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The Story of 'Maometto Secondo'

ACT ONE: Rossini's love story, set against an exotic backdrop of political intrigue and war, is one of his most ambitious operas. It takes a huge orchestra (with extra brass), a powerful chorus, and brilliant soloists to carry it off.

Maometto Secondo is in two long acts, set in a Venetian colony in Greece called Negroponte, in 1476. When the opera opens, the colony is under siege by the Turkish army. Inside the palace, the Venetian governor, Paolo Erisso, sits quietly, surrounded by his officers. General Condulmiero breaks the silence and advises Erisso to accede to the Turks, and open the gates of the city. A younger General, named Calbo, can't believe his ears. He persuades the Venetians to hold their ground. They all swear to fight to the end.

Erisso has a daughter named Anna, and the second scene takes place in her room, where she is surrounded by her attendants. Her father enters and tells her they're in dire straits. He urges her to marry Calbo, who is love with her. But, as Calbo joins them, she remains silent. Worried by her strange reaction, the two men press her.

Finally, Anna confesses that she's in love with someone else — a man she met in Corinth named Uberto. "Uberto?!" Erisso declares. As sure as I'm standing here, he says, that man is an impostor. Who Uberto really is, Erisso doesn't know.

The blast of a cannon is heard, sending Erisso and Calbo rushing off with swords drawn. A chorus of women attend to Anna and she sings her great aria, "Giusto ciel," ("Just heaven"), praying to God for help and guidance.

Then the women see a line of men coming towards them—the Venetians, looking defeated. Erisso tells Anna that the Turks are about to enter the city, and all hope is lost. He says goodbye, they embrace, and he and Calbo leave.

The next day, the Turks march into the city, singing of their power and invincibility. A traitor has opened the gates and let them in. Soon, Erisso and Calbo are brought before the Turkish leader, Maometto, as prisoners. Maometto recognizes Erisso as the nobleman he met a few months ago in Corinth. He offers Erisso conditions of surrender: tell your men to lay down their arms. Erisso refuses, and he and Calbo are led away to be tortured.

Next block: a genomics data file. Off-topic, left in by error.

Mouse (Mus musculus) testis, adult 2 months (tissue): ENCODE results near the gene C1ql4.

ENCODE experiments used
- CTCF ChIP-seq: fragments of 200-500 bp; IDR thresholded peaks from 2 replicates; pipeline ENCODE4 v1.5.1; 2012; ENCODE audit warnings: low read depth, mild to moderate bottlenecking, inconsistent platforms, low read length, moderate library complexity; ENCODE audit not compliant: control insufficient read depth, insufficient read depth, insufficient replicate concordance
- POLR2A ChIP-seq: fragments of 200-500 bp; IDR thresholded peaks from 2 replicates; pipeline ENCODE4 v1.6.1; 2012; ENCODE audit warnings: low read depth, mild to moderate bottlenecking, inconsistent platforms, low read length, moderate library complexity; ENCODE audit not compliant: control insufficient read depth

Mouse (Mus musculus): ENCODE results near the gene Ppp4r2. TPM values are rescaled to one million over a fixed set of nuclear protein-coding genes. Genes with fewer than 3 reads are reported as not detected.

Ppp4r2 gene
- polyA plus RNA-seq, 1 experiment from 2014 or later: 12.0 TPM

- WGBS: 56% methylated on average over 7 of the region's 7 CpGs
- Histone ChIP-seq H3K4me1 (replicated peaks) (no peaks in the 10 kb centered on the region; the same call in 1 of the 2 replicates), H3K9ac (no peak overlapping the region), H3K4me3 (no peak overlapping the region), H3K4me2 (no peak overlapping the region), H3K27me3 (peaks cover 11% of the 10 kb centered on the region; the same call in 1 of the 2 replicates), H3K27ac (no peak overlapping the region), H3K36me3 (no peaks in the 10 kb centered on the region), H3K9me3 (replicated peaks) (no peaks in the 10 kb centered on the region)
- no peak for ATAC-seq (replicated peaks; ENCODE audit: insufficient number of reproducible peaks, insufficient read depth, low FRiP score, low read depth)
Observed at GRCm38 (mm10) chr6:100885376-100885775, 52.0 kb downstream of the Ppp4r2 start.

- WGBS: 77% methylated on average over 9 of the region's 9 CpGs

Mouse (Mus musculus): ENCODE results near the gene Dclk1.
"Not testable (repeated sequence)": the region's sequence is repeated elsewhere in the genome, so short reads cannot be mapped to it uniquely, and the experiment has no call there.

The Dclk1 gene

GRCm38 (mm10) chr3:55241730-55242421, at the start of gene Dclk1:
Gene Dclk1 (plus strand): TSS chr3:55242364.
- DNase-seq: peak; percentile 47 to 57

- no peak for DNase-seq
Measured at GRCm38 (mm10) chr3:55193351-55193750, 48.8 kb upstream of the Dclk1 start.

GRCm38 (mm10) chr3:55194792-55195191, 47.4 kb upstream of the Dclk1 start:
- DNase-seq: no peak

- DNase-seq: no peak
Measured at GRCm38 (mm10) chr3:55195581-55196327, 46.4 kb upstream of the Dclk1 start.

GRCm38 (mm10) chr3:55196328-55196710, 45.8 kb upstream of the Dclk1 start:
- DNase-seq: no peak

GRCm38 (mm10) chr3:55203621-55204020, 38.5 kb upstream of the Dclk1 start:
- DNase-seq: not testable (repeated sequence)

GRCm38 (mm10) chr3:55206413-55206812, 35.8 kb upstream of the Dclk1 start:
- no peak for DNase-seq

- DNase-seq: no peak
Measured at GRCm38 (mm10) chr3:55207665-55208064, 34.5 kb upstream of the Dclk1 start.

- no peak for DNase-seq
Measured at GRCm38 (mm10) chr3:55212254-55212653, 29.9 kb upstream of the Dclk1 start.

Anna, hearing the commotion, runs out of the palace, calling to the men. Maometto recognizes her voice, and calls out her name. She turns to him, and realizes that he is the man she knows as Uberto.

At first she pleads to Maometto to spare the lives of her countrymen. Then, distraught, she reaches for a dagger to stab herself. But Maometto stops her. I'm no barbarian, he tells her, just someone who loves you, and who will have mercy on your father and friends.

Maometto promises Anna everything if only she will be true to him. When Anna agrees, Calbo is moved by her sacrifice, but Erisso denounces her.

ACT TWO: Amid the splendor of Maometto's pavilion, Anna is surrounded by colorful tapestries, fragrant perfumes, and dazzling jewels. Despite all this, she's grieving. The only reason she's with Maometto is to save the lives of her father Erisso, and her lover Calbo.

Maometto enters and declares his love, but she rejects him. Then word comes that the Venetians have staged a surprise attack, and the Turks are retreating. Maometto decides to go out himself to lead his men; but before he does, he presents Anna with his imperial seal. He says it will guarantee her the respect and protection of his people. Then he rushes out.

Meanwhile, Erisso and Calbo have been hiding out in the subterranean crypts of the church, disguised as Turks. Erisso despairs at the possible betrayal by his daughter, while Calbo defends her.

Anna joins the men, and at first Erisso condemns her. But Anna gives them the Maometto's seal, saying it will give them safe passage out of the city. Anna declares that she wants to marry Calbo, right there in the crypt, where her mother is buried, and Erisso performs the ceremony. Afterward, the men go off to battle, knowing that Maometto will almost surely kill Anna when he finds her.

Anna learns that the Venetians have the Turks on the run, and knows that soon Maometto will hunt her down. Before long he arrives, and demands the imperial seal he gave to her. Defiantly, Anna tells him she has given it to her father and Calbo. But before Maometto can take revenge, Anna stabs herself and dies on her mother's tomb.

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